But teams that are successful nationally find ways to make it carry over in the next division. Static/Revo/Boom/187 have strong teams to scrim against and have the organization/finances in place. Most teams don't play every single tournament. These programs do.

How is this diffrerent from Strange/Trauma/Kapp Factory/Vicious or 187. Teams that kept running the table in their AMB (Divisional) to Pro runs? Did we say, "Well, you can't tell if Vicious is good. They could just be playing soft opponents this season?"

Baca Loco said...

Lovely notion. Please give examples of records broken every year in any team sport. I will grant you there have been changes and that players improve faster than they once did but that doesn't speak to team improvement. I will also grant that the game is substantially different in key ways but in accepting that idea I think it makes your notion of comparisons more not less problematic. And as for your locked divisions couldn't the inverse be true and that the differences in quality is a result of the top declining? And since you don't think so got any ideas on how you could convince me or anyone else otherwise?

They wouldn't be disproportionately weaker--they would be proportionately weaker. :)
The real question is what is in the best interests of the game as a competition and sport. To say it needn't be a particular way isn't to say much of anything. Nor is the "fact" that D2 in 2012 is tougher than D3 from 2011. The real question is: Is D2 as tough now as it was in 2008 or 2009?

Okay, please name winning AM B teams that wouldn't move up.

In the case of Strange and Trauma they also competed against Pro teams in their prelims and their comparative strength was evident. KAPP doesn't belong and Vicious and 187 are from a different era. However if you want to push that comparison both Strange and Trauma were successful highly competitive pro teams immediately.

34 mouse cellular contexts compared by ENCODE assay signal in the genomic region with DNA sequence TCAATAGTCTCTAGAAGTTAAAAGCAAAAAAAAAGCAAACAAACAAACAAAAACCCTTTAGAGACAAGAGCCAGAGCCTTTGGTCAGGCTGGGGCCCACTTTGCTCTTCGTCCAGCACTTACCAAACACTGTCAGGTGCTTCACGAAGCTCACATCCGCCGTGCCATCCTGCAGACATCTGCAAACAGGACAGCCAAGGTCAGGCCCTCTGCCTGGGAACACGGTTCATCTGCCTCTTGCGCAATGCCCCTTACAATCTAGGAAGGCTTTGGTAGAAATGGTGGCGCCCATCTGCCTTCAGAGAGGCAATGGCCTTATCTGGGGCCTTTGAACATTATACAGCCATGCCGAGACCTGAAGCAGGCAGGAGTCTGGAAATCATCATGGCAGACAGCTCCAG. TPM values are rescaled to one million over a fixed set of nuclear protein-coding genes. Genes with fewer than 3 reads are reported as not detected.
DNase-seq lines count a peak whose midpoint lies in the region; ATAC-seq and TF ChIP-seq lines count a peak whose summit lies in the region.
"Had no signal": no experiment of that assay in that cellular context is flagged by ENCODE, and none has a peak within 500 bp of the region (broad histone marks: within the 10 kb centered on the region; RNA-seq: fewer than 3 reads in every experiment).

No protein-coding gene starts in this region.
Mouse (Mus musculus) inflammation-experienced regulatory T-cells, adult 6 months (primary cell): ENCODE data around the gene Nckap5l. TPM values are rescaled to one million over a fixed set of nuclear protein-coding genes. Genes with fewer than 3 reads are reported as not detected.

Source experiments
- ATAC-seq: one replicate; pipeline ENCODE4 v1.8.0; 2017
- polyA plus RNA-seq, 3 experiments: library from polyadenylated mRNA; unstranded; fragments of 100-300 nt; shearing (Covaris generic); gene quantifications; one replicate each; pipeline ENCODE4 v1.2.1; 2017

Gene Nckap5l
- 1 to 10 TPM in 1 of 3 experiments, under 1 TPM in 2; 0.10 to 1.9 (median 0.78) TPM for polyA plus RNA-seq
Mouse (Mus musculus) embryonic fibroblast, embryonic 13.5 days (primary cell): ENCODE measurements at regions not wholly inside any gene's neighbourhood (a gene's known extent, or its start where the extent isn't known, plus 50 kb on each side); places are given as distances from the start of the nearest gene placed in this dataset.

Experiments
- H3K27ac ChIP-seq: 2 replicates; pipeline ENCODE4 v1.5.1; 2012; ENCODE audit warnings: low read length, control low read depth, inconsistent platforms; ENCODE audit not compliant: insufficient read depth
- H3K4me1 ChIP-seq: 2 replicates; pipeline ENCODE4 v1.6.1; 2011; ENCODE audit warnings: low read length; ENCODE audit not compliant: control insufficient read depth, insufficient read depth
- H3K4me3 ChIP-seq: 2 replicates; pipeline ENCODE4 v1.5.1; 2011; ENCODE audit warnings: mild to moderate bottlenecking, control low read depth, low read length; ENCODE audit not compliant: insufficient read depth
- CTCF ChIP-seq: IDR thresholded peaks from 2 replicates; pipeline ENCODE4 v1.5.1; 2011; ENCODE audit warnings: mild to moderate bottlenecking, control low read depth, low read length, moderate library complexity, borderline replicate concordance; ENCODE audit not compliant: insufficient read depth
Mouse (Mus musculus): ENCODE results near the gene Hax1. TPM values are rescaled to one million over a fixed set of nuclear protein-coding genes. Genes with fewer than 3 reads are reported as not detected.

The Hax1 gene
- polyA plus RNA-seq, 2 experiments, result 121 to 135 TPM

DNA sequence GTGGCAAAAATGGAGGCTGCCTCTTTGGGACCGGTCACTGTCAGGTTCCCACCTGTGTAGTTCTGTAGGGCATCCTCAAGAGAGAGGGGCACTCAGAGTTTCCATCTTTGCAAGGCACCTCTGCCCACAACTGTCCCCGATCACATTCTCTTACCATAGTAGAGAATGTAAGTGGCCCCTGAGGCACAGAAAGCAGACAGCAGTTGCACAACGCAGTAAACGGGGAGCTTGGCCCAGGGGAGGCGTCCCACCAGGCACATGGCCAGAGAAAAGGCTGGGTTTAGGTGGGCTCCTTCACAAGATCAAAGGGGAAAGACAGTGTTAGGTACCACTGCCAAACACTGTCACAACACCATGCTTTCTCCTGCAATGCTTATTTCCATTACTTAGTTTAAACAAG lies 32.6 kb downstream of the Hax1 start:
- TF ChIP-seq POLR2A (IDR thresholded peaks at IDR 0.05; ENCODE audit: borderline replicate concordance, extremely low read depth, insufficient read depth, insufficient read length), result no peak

Maybe you didn't say--but some of us did and always have. And with that I'm gonna avoid adding any other comments that won't endear me with the current crop of divisional teams, thank you very much.

Ken said...

"Is D2 as tough now as it was in 2008 or 2009?"

Sounds like a great question for the Monday poll.

I'll start the sample...I played D2 7man in the very first HB. I also, played D2 7man in the most recent HB (thanks to a 2 year hiatus my previous Pro/Semi-Pro rank no longer counts, go figure). I would vote that D2 is not as tough now.

NewPro said...

I think the piece touches on the core of a fundamental issue. Anytime we/you/national tournies attempt to structure, itemize, legitimize "attempt to make players conform", there is a backlash. When you could enter any division, , many teams entered pro, ran back and told everyone they played pro, regardless of finish. Thank F^%$ those days are over.
It may not be perfect but national leagues with fledgling regional series are our best shot towards legitimacy. As you mentioned tho, unless their is a demand or surplus, you cannot demote teams, 1.because their are no replacements and 2.because of the "hurt feeling, stamp my feet, I now hate your league because i couldn't make the grade.

Baca Loco said...

That's an interesting idea but my concern would be that most of the respondents to such a poll weren't playing then and don't even have an anecdotal way to come at the question.

New Pro
Many teams entered pro? You mean like the NPPL?

The real problem early on was fast-tracking teams (and players) outr of the league by rank. Half or thereabouts of the earliest teams pushed from D2 to D1 never played an event. And if a team was dedicated and serious and played most of the events and was any good at all--relative to their competition--they were in and out within 4 years. Plenty of factors contributed but the system didn't help keep anybody in the game even if it wasn't solely responsible for all the attrition and now that the UPC has extended to the local level via affilaite status with the PSP and the use of APPA we're running players ouf the game BEFORE they even get to the national level now.

Steve said...

D2, and every division for that matter, is stronger than a few years ago... IMHO.